New Jersey Resources Corp. (NJR) has pulled the PennEast Pipeline from its financial growth projections through 2024, citing ongoing delays that have plagued the natural gas project. 

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“PennEast is an important project for the Northeast,” said NJR CEO Stephen Westhoven during the analyst day in late November. “But uncertainty around an in-service date requires us to take this action.” He noted that the company remains committed to the pipeline, adding that the project could eventually offer upside for cash flow if it does move forward.

Through subsidiary NJR Pipeline Co., the company holds a 20% stake in the project. PennEast is one of the last major Appalachian greenfield pipeline projects fighting for completion as the natural gas industry’s opponents step up their efforts to halt gas infrastructure with increasing success in the Northeast. 

NJR subsidiary New Jersey Natural Gas Co. is among the project’s largest customers with 180 MMcf/d of capacity secured on the line. Capital expenditures, Westhoven said, would be “prudent and minimal” as the project works toward approval and construction. 

While 90% of NJR’s future projected earnings are expected to be generated by utility New Jersey Natural Gas and subsidiary Clean Energy Ventures, Westhoven said the company was forced to exclude PennEast given the inability to “see exactly when construction and commercial operation would take place.” 

New Jersey Gov. Phil Murphy’s administration has resisted the project. As hurdles mounted, PennEast earlier this year laid out a plan to build the pipeline in two phases. Construction on the first 68 miles entirely within Pennsylvania is expected to start next year. The pipeline would originate at a point near shale fields in the northeastern part of the state to a terminus in Northampton County. The second phase would include the remaining route that would stretch into New Jersey.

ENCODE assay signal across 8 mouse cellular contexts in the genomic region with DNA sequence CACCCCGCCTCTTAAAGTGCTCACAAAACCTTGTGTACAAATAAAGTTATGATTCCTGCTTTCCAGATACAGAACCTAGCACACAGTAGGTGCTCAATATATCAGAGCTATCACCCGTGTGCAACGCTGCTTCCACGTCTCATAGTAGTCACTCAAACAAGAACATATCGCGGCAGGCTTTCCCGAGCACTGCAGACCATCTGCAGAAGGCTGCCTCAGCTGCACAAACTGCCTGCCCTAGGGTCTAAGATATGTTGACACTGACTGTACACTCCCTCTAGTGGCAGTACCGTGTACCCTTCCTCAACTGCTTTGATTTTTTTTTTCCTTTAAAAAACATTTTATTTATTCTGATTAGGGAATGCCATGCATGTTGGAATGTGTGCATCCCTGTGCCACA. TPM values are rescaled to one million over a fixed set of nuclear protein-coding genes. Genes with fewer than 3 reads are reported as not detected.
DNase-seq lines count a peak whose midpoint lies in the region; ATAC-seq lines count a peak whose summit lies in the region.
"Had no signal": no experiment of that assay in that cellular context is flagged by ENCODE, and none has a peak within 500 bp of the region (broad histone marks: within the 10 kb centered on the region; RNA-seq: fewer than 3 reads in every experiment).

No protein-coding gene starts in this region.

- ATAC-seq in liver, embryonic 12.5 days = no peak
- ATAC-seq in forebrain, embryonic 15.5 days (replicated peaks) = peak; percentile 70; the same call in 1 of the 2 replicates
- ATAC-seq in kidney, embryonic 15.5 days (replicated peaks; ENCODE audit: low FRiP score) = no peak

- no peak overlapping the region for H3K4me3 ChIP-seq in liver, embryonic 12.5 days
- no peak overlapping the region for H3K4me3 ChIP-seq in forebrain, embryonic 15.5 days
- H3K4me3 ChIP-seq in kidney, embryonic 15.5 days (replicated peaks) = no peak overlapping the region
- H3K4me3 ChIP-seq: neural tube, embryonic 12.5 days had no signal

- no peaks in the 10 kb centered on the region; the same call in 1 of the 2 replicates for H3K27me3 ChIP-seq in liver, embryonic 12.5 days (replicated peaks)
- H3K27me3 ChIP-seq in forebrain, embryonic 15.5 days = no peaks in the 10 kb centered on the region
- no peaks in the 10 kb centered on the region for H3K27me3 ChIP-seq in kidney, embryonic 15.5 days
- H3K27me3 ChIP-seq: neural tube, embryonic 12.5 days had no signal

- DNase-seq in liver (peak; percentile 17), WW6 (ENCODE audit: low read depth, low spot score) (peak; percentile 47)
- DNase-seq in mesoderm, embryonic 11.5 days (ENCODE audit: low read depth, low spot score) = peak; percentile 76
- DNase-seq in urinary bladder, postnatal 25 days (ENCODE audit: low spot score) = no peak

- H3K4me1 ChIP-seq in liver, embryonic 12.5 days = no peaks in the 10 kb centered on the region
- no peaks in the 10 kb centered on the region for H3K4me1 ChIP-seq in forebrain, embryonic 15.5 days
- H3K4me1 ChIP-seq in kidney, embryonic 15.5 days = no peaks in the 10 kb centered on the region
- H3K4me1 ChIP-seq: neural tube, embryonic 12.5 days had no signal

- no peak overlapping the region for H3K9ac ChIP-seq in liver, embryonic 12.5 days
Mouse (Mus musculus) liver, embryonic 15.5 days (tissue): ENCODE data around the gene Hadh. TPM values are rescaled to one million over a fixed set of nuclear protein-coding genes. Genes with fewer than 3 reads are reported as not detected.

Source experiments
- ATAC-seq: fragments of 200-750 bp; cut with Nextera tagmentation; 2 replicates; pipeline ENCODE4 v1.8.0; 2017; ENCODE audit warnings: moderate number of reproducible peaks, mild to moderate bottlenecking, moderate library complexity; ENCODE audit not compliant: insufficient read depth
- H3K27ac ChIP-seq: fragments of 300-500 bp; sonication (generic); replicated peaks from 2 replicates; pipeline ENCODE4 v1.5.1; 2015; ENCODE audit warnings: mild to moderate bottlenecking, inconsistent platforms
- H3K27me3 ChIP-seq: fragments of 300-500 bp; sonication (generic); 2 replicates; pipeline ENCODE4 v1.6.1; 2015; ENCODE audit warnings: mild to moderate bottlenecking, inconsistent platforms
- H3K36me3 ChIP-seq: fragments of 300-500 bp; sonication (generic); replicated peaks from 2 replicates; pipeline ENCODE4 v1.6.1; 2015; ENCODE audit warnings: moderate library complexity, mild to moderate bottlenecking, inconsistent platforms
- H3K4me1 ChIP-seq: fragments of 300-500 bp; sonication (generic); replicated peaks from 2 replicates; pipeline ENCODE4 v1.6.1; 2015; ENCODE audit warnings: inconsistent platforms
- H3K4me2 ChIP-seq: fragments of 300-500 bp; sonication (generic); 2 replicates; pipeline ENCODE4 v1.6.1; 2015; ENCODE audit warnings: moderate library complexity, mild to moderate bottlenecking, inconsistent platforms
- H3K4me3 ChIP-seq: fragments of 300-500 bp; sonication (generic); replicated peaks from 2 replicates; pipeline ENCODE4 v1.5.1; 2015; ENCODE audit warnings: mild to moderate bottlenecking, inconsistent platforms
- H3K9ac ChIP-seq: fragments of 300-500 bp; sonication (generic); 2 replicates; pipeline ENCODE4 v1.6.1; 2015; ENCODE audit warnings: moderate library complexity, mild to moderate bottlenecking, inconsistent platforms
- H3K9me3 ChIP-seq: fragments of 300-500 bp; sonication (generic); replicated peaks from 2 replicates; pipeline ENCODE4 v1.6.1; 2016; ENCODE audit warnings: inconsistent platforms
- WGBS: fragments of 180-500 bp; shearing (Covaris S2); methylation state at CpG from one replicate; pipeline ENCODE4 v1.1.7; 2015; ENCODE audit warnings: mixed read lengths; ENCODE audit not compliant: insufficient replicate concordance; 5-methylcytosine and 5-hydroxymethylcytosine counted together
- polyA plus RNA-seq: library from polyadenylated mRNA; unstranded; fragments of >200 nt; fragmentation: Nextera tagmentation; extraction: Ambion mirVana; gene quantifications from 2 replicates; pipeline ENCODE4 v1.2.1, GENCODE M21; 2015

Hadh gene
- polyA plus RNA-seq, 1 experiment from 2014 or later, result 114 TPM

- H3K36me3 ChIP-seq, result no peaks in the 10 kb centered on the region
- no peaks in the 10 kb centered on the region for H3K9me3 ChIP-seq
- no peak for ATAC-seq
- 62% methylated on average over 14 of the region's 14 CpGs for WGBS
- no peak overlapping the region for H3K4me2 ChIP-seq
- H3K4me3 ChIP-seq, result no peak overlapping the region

NJR Midstream Vice President John Bremner said final plans for the second phase of construction are “to be determined” pending the outcome of PennEast’s petition for a U.S. Supreme Court review. 

PennEast petitioned the court earlier this year to review the U.S. Court of Appeals for the Third Circuit’s ruling that a FERC certificate issued under the Natural Gas Act does not allow a private company to use eminent domain to seize state-owned land. The circuit court’s decision has prevented PennEast from condemning 42 parcels in New Jersey that it needs to move forward.

The U.S. Supreme Court has asked the Solicitor General to weigh in on PennEast’s battle to seize the state-owned land in New Jersey, which has delayed the high court’s decision to take the case. 

PennEast obtained Federal Energy Regulatory Commission approval for the project in January 2018 and sued the state to condemn the land. New Jersey sought to dismiss the complaint for lack of jurisdiction.

About one-third of PennEast would be built in New Jersey’s Hunterdon and Mercer counties. It’s been in the works for roughly five years and has battled New Jersey at other turns, where it has also yet to secure key regulatory approvals. The system would move more than 1 Bcf/d of Appalachian natural gas into New Jersey and parts of Pennsylvania.

The pipeline’s other owners include Southern Company (20%); SJI Midstream LLC (20%), UGI Energy Services (20%) and Enbridge Inc. (10%).